World

‘Indo-US ties one of the defining 21st century partnerships’

PTI Washington | Updated on March 12, 2018 Published on March 12, 2013

Tom Donilon mentioned that the US has made clear at every turn that they don’t just accept India’s rise but fervently support it.

Describing America’s relations with India as one of the defining partnerships of the 21st century, the US yesterday said that it “fervently” supports India’s rise.

“The President considers US relations with India, the world’s largest democracy, to be ‘one of the defining partnerships of the 21st century’,” National Security Adviser to the US President Tom Donilon said in his address to the Asia Society in New York.

“From Prime Minister Singh’s visit in 2009 to the President’s trip to India in 2010, the US has made clear at every turn that we don’t just accept India’s rise, we fervently support it,” Donilon said.

“US and Indian interests powerfully converge in the Asia-Pacific, where India has much to give and much to gain.

“Southeast Asia begins in Northeast India, and we welcome India’s efforts to ‘look East’, from supporting reforms in Burma to trilateral cooperation with Japan to promoting maritime security,” he said.

“In the past year, for example, India-ASEAN trade increased by 37 per cent to $80 billion,” Donilon pointed out in his major foreign policy speech on Asia.

US seeks to build new relationship

He spoke on efforts of the White House on building new relationship in the region.

Donilon said the overarching objective of the US in the region is to sustain a stable security environment and a regional order rooted in economic openness, peaceful resolution of disputes, and respect for universal rights and freedoms.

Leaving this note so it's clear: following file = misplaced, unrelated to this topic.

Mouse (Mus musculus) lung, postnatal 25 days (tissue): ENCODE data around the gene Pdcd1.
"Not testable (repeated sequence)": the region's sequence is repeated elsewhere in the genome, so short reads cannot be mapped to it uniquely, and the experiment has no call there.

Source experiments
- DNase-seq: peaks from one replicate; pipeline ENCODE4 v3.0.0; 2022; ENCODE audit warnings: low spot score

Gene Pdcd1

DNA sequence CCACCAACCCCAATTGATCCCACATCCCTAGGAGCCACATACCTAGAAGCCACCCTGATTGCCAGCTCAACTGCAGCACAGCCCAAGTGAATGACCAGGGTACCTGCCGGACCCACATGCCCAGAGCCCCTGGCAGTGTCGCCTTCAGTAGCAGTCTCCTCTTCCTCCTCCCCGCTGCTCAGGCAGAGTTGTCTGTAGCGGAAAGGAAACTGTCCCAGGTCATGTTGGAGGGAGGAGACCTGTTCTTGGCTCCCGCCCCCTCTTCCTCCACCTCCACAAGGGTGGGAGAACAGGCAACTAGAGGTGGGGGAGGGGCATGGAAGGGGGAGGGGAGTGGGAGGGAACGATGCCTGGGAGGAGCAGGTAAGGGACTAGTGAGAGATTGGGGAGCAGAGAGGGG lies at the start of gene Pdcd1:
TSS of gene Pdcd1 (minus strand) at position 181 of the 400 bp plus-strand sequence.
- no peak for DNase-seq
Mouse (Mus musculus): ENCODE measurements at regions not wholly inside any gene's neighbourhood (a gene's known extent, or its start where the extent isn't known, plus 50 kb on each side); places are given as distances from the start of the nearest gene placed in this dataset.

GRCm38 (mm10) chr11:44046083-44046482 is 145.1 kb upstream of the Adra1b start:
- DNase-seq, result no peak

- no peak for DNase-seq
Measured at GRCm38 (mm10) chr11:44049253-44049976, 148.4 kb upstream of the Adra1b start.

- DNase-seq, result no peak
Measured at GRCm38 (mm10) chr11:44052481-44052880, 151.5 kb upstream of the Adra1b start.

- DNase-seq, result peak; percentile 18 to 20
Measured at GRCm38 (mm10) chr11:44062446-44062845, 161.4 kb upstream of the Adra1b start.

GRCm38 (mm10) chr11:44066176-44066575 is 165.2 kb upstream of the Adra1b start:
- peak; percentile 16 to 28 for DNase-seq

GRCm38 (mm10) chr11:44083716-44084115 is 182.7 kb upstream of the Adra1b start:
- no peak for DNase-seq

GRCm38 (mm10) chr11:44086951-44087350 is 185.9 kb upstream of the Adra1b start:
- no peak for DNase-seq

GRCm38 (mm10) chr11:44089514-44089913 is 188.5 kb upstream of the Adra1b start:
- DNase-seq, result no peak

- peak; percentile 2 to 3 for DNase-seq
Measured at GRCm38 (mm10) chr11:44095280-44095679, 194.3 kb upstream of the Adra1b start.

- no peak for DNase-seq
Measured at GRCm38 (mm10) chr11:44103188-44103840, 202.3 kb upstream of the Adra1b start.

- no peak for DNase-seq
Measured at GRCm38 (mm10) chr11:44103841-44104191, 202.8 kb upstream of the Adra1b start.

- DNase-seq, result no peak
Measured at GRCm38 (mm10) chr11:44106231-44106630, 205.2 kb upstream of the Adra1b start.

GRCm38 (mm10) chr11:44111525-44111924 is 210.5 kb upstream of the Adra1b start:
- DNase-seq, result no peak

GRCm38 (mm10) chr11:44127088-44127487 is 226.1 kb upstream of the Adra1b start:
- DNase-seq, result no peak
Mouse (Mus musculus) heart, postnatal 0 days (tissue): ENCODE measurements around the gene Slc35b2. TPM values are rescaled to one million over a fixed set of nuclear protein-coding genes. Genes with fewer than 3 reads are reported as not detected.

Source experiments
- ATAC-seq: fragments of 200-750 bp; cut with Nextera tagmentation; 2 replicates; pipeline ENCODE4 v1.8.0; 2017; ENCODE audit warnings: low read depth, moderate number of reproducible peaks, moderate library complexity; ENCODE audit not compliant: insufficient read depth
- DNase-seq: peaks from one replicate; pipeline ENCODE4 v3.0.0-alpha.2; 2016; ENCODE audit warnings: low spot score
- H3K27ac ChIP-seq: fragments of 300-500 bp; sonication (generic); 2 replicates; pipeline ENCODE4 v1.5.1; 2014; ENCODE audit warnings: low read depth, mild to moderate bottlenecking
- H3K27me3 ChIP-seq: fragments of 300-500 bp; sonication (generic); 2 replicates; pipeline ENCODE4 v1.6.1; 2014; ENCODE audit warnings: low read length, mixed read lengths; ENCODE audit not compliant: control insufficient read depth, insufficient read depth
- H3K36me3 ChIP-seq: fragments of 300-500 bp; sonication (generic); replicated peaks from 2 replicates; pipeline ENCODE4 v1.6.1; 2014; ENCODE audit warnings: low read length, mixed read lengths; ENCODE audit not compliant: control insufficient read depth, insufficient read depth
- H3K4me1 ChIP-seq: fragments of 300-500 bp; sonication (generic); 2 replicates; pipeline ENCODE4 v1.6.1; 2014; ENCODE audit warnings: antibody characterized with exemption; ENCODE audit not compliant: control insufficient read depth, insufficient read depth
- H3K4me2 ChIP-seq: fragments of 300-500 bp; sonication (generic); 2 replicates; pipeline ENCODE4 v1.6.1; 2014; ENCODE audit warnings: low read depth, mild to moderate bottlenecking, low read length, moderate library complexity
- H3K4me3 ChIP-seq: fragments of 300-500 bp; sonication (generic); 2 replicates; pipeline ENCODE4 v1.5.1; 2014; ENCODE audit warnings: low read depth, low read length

“To pursue this vision, the US is implementing a comprehensive, multidimensional strategy: strengthening alliances; deepening partnerships with emerging powers; building a stable, productive, and constructive relationship with China; empowering regional institutions; and helping to build a regional economic architecture that can sustain shared prosperity,” he said.

“These are the pillars of the US strategy, and re-balancing means devoting the time, effort and resources necessary to get each one right,” Donilan said.

“Here’s what re-balancing does not mean. It doesn’t mean diminishing ties to important partners in any other region. It does not mean containing China or seeking to dictate terms to Asia. And it isn’t just a matter of our military presence,” he said.

“It is an effort that harnesses all elements of US power – military, political, trade and investment, development and our values,” he said.

“Perhaps most telling, this re-balance is reflected in the most valuable commodity in Washington: the President’s time. It says a great deal, for instance, that President Barack Obama made the determination that the US would participate every year in the East Asia Summit at the Head of State level and hold US-ASEAN summits,” Donilan said.

“He (Obama) has met bilaterally with nearly every leader in Southeast Asia, either in the region or in Washington; and that he has engaged with China at an unprecedented pace, including twelve face-to-face meetings with Hu Jintao,” the top Obama Adviser said.

In his speech Donilon specified India and Indonesia as the two countries to build new relationship.

“The United States has also worked hard to realise Indonesia’s potential as a global partner. We have put in place a wide-ranging comprehensive partnership. We have welcomed Indonesia’s vigorous participation in the region’s multilateral forums, including hosting APEC and promoting ASEAN unity,” he said.

“We are also working with Indonesia and Brunei on a major new initiative to mobilise capital to help bring clean and sustainable energy to the Asia-Pacific. And, of course, no US President has ever had closer personal ties to an Asia-Pacific nation than President Obama does with Indonesia, a warm relationship that was on full display in November 2010 when the President visited Jakarta,” Donilon said.

Published on March 12, 2013

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